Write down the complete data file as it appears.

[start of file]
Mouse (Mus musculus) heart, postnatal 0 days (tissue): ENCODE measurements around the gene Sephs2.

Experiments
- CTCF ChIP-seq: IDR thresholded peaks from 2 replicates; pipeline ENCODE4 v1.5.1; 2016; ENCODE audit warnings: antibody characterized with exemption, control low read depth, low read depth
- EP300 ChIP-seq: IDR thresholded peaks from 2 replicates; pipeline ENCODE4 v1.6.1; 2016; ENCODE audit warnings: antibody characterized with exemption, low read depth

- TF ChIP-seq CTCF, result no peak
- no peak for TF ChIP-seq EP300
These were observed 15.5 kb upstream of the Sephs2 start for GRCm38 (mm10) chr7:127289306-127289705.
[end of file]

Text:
Mouse (Mus musculus) heart, postnatal 0 days (tissue): ENCODE measurements around the gene Sephs2.

Experiments
- CTCF ChIP-seq: IDR thresholded peaks from 2 replicates; pipeline ENCODE4 v1.5.1; 2016; ENCODE audit warnings: antibody characterized with exemption, control low read depth, low read depth
- EP300 ChIP-seq: IDR thresholded peaks from 2 replicates; pipeline ENCODE4 v1.6.1; 2016; ENCODE audit warnings: antibody characterized with exemption, low read depth

- TF ChIP-seq CTCF, result no peak
- no peak for TF ChIP-seq EP300
These were observed 15.5 kb upstream of the Sephs2 start for GRCm38 (mm10) chr7:127289306-127289705.